Within the Cassidae family we find some very large and heavy shells that stay half buried in the sand throughout the day and come out at night to feed. They are fierce feeders on urchins and crustaceans using their powerful muscular foot to climb aboard. Once aboard they use their radial tooth to drill holes while secreting acid to immobilize the animal and dissolve the meat so they can ingest it. Theses shells have a thin oval shaped operculum (trapdoor) that covers their main opening. In many areas they are being protected due to the over fishing because of their popularity as a display shell and a food source. In the past one species commonly called the Cameo or red helmet (Cypraecassis rufa, Linn., 1758) was a favorite of the Italian artist to use in the production of jewelry. It was imported to Italy by the artist from its natural habitat which ranged from East Africa to Polynesia. In the story I wrote entitled, “My Mothers Cameo” I shared how the Italian artist used the Helmet Shells to produced cameo jewelry fit for a Queen. Click Here   to read about Cameo jewelry.

Red Bonnet

Cypraecassis rufa, Linn., 1758
Also called Red Helmet – Bull Mouth - Cameo

The most recognizable member the of this family the horned is the yellow helmet with its orange outer lip (Cassis cornuta, Linn.,1758). This impressive shell with it distinctive coloration is sought after by home decorators. Its size alone that can exceed a foot makes it an interesting conversation piece in any home setting.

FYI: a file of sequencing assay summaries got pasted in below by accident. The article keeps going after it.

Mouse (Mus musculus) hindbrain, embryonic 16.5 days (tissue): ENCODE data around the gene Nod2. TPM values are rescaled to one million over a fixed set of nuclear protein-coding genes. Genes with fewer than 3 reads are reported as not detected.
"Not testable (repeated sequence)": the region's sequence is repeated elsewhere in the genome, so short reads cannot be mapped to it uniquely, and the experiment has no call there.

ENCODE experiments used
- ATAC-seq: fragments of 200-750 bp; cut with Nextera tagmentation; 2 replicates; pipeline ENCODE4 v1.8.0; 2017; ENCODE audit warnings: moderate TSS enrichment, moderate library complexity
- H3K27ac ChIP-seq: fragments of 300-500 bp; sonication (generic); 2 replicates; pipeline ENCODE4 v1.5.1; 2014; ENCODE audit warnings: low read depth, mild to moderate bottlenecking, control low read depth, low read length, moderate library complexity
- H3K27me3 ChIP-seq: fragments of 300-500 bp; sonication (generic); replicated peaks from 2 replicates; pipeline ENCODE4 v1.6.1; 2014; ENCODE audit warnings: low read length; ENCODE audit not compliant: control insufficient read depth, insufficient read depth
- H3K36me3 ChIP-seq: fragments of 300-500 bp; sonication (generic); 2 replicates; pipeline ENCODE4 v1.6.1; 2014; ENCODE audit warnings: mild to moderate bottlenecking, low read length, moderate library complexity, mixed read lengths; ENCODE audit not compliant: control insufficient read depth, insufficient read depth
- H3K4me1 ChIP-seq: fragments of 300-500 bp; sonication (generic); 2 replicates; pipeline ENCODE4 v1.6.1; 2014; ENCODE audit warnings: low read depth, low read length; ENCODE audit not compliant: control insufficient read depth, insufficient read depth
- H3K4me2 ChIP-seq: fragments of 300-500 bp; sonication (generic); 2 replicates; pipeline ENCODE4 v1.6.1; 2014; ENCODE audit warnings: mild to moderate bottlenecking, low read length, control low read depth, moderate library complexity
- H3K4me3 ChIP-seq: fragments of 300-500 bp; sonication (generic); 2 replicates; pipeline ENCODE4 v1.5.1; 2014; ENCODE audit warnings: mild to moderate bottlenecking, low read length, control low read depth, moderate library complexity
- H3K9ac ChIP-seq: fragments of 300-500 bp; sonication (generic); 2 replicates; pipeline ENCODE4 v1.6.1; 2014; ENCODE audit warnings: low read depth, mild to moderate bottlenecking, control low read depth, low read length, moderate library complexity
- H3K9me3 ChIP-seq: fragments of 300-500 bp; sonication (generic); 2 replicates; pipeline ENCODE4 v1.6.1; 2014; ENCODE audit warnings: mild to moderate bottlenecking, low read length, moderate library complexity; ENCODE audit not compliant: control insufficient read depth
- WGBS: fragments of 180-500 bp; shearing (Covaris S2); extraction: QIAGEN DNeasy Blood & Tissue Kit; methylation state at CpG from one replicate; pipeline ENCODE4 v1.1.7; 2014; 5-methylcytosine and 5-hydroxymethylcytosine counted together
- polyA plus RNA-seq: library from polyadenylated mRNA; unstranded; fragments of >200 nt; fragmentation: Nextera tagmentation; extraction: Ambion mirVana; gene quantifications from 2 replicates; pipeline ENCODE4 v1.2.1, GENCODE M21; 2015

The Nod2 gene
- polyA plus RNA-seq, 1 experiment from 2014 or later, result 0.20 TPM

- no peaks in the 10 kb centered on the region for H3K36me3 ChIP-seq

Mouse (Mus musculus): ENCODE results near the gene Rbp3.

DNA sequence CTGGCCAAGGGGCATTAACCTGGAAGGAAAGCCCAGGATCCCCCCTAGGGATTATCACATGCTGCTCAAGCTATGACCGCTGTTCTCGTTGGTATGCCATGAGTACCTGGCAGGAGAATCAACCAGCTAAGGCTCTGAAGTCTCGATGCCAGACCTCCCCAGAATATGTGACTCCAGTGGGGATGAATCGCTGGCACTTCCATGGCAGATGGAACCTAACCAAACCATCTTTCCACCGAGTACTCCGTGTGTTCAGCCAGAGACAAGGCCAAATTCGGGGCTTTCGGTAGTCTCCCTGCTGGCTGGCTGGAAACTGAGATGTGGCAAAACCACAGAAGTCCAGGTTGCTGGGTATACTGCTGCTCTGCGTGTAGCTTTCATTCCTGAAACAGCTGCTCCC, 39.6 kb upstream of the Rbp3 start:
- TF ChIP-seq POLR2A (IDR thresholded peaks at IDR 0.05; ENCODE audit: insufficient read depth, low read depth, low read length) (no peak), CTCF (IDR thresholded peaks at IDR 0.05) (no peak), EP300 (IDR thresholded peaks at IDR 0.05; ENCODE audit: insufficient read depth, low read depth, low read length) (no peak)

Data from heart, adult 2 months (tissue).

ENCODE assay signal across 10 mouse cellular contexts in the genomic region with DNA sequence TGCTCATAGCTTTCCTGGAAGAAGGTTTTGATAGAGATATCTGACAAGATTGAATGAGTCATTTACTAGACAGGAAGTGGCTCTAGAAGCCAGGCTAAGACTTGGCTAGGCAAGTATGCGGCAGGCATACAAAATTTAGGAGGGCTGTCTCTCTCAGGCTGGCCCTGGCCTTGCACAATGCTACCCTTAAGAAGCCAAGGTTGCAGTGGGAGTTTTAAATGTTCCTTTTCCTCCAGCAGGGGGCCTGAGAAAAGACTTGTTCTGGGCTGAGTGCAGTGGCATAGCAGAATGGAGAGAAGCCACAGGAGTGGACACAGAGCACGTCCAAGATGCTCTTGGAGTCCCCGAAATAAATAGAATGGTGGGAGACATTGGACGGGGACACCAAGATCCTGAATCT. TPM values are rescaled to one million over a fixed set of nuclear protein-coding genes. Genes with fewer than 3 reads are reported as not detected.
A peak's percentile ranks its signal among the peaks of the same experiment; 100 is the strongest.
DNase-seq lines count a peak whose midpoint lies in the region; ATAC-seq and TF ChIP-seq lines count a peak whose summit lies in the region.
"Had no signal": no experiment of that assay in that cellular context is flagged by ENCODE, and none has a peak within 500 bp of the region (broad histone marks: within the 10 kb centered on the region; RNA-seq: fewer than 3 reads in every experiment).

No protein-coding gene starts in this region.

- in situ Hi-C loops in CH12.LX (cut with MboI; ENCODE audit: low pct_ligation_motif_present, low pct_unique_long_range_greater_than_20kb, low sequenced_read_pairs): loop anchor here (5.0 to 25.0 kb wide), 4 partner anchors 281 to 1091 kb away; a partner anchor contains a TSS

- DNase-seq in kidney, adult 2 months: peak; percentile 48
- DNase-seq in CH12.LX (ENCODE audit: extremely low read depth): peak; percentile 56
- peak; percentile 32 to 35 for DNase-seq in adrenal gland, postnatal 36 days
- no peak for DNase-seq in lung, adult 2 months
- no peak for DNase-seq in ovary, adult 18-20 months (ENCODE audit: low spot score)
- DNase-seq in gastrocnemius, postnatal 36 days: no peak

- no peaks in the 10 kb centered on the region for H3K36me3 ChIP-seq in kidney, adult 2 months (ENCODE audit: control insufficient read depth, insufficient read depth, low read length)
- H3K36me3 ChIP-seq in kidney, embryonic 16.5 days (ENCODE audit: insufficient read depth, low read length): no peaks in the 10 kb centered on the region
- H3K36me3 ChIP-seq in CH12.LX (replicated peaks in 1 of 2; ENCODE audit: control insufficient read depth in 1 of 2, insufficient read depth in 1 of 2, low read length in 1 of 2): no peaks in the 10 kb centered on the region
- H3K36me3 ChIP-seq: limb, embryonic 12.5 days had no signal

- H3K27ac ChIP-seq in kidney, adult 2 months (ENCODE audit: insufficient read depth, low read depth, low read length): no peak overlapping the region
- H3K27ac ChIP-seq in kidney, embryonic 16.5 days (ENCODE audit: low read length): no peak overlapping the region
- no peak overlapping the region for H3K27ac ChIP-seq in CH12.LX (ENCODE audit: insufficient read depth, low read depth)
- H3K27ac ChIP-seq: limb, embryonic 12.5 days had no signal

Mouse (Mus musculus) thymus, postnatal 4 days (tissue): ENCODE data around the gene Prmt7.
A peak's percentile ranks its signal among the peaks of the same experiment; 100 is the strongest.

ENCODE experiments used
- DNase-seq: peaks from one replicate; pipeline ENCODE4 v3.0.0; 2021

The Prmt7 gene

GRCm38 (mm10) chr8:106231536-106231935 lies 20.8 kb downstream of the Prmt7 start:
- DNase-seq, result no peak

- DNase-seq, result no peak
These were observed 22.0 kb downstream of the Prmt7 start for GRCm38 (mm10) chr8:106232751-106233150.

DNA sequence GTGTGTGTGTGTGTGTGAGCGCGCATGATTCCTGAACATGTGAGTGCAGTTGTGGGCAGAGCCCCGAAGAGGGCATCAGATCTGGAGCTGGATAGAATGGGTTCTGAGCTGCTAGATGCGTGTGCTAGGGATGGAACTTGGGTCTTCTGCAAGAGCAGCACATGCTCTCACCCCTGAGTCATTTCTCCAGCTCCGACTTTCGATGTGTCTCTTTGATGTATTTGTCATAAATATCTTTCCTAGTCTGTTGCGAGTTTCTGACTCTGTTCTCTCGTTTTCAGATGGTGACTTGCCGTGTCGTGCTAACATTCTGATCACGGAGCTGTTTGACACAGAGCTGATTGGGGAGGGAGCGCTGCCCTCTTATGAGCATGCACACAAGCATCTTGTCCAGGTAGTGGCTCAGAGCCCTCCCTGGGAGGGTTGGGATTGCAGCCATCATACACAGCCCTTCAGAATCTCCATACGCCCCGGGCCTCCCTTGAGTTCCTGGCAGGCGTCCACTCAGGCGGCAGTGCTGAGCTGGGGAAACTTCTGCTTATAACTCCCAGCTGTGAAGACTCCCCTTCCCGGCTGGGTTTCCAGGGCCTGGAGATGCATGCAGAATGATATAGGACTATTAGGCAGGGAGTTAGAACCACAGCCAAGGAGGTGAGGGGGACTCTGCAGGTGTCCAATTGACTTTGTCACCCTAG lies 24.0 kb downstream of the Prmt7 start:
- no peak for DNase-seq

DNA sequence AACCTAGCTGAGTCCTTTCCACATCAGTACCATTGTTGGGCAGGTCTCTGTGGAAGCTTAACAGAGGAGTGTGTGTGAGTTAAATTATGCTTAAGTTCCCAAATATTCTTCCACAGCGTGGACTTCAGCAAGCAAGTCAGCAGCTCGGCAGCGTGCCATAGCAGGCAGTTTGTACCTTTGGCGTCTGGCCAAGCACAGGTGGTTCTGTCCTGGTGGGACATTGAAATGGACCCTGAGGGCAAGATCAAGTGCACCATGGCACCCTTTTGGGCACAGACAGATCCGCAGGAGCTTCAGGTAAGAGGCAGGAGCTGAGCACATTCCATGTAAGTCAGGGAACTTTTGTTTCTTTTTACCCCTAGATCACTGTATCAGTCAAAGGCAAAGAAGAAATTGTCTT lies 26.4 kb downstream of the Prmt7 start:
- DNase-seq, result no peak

Yellow Bonnet

Cassis cornuta, Linn., 1758
Also called Yellow Helmet – Horned Helmet

The Cameo and the Yellow Helmet are not found in our North Carolina waters. However we do have one species found in our waters off-shore. That is the King Helmet which is found from North Carolina to Brazil. The King Helmet (Cassis tuberose, Linn., 1758) is easily recognizable from the other helmets by its brown coloration.

King Bonnet King Bonnet
Cassis tuberose, Linn., 1758
Also called King Helmet and Brown Helmet

If you do not have large helmet shells in your collection I suggest you acquire them as soon as possible. They are becoming scarce and expensive. I try to maintain some of the smaller variety of bonnets in my shell shops. They are one of the favorite shells of the hermit crabs due to their light weight and inner swirls that aide the crab in being secure inside the shell. One of my favorite Bonnets is the Gray Bonnet. It reminds me of my Grandmothers Grays bonnet, and the Old Gray House.

Grandmother Gray

Gray Bonnet
Phaliumglaucum, Linn., 1785

Old Gray House



Freak Bonnet Freak Bonnet
Freak Bonnet Shell

I found this freak shell years ago during one of my early morning beach walks. It appears to be half bonnet and tun. Notice the raised ridge that seperates the two halves. it has very fine ridges and teeth along the outer rim. One side is light color similar to a scotch bonnet and the other side is brown like the giant tun. Not sure what to call it. Never know what you will find or see when you walk the Hatteras Island beach. Click Here to read my story entitled, "The Secrets of Sunrise"



Cassidae Family

Shark
Red Helmet
Larger image



Yellow Helmet
Larger image



Scotch Bonnet
Larger image